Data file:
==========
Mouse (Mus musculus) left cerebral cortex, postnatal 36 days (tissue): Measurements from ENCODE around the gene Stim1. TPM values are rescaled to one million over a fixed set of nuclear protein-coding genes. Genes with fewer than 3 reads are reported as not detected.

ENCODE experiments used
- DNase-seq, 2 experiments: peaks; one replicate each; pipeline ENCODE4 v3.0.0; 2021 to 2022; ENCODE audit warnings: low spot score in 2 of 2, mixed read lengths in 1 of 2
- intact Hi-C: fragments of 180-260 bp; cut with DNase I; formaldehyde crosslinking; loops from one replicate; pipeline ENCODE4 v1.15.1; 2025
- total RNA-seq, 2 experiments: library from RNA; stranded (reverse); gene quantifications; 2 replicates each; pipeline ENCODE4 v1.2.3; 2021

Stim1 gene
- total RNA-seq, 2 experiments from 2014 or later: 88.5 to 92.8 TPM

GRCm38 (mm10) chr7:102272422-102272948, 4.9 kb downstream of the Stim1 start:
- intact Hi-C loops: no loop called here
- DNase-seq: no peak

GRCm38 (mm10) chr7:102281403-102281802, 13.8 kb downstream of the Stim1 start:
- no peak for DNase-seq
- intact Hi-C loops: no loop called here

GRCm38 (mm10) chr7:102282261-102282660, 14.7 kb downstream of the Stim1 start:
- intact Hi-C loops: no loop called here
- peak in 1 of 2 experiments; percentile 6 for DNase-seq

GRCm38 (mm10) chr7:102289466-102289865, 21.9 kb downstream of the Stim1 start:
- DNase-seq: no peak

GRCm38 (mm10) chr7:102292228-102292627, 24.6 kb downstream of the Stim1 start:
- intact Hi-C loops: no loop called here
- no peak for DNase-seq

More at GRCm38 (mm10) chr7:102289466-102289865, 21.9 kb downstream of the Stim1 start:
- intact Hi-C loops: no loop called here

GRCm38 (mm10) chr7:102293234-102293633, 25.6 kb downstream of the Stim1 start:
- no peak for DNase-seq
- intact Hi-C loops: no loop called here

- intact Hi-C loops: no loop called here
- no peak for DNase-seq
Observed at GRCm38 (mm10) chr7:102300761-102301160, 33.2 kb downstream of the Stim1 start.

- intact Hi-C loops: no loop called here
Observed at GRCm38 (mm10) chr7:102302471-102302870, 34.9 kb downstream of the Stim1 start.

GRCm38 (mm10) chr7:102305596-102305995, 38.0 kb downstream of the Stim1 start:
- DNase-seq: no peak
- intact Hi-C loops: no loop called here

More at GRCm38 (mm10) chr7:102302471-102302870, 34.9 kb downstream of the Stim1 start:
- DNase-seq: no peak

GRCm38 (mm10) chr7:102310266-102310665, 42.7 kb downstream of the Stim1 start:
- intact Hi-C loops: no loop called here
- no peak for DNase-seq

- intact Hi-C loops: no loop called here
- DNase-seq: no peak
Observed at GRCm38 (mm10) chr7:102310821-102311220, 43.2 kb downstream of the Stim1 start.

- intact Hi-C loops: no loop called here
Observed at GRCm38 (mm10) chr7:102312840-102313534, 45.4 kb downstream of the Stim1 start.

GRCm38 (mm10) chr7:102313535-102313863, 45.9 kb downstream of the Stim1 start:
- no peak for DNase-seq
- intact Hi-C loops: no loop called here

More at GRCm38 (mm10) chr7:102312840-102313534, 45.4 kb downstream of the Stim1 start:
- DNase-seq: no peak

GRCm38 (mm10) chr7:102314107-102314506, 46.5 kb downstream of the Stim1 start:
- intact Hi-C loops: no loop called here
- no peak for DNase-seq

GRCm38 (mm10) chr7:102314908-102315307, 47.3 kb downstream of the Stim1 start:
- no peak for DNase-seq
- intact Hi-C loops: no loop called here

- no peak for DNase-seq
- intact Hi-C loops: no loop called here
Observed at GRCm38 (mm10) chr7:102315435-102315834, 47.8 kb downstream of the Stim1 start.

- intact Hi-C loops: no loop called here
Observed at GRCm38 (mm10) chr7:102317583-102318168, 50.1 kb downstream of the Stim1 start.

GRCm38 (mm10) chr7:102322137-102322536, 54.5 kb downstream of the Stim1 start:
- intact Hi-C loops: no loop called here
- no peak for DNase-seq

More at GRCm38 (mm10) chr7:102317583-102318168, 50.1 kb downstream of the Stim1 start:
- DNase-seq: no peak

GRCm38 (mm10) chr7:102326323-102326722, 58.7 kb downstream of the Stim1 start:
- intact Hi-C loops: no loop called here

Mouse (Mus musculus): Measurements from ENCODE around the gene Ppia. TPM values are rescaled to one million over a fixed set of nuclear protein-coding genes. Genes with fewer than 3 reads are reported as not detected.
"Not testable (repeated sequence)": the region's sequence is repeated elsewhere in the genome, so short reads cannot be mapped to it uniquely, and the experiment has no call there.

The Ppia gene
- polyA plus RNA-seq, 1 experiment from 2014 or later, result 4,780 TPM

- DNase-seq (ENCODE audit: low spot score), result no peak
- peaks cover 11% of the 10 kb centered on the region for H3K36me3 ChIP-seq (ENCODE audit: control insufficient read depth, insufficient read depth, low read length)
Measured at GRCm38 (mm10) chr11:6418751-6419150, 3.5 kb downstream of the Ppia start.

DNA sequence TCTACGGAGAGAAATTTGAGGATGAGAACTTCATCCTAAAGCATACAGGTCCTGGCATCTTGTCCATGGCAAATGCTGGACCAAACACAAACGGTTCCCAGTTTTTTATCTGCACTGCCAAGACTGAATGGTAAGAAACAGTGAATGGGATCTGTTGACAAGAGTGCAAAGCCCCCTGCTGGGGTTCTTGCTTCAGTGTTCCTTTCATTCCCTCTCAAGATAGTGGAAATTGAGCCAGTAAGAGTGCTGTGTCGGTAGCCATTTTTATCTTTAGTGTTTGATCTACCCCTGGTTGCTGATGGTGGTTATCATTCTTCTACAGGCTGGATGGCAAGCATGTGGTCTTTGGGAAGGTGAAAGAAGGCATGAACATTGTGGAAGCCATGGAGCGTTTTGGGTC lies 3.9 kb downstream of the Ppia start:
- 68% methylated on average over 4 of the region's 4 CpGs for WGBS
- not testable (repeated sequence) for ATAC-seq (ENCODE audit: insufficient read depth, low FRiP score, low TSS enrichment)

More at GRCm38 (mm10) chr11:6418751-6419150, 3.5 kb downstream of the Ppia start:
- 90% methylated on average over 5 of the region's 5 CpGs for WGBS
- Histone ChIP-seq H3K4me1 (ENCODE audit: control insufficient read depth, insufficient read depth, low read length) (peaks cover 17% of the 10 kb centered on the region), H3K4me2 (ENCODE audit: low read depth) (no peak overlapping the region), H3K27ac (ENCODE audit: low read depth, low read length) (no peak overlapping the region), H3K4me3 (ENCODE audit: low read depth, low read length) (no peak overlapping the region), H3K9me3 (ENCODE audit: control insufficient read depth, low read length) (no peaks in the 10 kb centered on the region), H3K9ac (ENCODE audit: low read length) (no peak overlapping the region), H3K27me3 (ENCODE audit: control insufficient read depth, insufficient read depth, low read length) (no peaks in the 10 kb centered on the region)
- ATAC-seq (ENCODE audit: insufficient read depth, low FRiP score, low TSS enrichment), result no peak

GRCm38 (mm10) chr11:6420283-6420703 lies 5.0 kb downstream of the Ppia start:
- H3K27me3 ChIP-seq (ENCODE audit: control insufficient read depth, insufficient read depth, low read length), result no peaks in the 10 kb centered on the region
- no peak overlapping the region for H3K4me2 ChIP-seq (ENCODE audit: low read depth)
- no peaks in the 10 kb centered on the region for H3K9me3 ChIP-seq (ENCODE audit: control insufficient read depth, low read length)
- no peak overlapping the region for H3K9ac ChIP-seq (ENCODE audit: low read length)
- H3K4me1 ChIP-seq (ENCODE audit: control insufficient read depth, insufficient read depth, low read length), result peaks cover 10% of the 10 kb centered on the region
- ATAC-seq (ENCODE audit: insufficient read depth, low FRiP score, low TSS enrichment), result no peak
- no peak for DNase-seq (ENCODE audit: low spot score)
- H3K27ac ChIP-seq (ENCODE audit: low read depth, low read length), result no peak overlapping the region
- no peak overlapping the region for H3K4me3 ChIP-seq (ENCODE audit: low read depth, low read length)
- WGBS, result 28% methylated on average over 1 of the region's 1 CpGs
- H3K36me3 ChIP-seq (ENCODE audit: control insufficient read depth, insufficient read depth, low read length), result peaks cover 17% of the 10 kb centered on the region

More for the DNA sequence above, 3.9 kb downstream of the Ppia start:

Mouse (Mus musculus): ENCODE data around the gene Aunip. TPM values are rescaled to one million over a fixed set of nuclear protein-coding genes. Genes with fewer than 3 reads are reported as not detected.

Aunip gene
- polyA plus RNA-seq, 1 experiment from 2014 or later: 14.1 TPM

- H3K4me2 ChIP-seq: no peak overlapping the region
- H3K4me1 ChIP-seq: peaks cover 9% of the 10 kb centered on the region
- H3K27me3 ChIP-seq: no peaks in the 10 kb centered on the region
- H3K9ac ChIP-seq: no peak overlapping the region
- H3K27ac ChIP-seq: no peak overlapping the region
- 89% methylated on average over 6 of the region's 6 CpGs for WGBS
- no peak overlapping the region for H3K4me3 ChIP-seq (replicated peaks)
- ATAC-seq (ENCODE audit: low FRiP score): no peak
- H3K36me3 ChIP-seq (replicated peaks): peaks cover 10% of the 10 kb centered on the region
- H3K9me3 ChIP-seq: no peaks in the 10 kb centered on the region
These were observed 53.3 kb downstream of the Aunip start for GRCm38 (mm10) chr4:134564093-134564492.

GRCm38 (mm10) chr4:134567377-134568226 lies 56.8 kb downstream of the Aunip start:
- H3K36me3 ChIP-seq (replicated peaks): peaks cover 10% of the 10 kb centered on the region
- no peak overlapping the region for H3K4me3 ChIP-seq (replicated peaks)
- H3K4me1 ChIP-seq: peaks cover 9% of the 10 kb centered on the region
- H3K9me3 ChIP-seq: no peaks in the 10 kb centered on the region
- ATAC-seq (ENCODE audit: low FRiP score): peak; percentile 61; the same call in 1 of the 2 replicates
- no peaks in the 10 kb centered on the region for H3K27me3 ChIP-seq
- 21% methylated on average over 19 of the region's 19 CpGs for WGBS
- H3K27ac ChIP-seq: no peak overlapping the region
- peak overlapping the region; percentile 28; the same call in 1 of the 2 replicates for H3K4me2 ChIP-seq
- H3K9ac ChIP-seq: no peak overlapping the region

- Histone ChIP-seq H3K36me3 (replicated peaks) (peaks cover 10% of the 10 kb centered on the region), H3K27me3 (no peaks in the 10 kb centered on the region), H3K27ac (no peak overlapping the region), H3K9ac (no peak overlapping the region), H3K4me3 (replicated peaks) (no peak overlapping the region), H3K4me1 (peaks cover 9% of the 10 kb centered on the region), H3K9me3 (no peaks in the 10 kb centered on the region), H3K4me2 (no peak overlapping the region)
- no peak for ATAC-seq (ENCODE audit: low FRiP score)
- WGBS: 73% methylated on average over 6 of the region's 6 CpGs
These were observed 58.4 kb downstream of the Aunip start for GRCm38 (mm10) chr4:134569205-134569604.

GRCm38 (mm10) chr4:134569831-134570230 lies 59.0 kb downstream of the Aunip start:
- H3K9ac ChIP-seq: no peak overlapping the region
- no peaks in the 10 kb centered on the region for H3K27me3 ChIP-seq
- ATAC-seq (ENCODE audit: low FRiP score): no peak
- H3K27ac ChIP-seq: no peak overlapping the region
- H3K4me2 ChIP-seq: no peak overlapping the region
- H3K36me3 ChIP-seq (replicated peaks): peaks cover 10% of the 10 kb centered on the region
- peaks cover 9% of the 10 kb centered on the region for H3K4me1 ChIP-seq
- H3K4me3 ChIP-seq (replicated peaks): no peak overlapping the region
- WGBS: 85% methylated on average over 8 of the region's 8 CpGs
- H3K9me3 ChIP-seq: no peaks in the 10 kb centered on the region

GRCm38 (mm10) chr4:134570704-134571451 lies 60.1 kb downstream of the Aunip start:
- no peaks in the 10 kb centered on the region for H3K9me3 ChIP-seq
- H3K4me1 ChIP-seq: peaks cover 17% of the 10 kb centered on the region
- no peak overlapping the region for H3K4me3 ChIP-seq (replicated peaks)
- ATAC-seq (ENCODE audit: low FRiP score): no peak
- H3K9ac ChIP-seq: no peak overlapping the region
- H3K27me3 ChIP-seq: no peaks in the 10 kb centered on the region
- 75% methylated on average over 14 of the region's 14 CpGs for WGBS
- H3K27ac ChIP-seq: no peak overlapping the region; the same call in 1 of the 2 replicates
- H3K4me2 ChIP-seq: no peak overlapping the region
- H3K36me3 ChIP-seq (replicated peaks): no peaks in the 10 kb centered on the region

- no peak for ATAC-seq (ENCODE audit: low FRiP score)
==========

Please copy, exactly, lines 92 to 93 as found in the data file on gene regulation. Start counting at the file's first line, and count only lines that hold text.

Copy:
- WGBS, result 28% methylated on average over 1 of the region's 1 CpGs
- H3K36me3 ChIP-seq (ENCODE audit: control insufficient read depth, insufficient read depth, low read length), result peaks cover 17% of the 10 kb centered on the region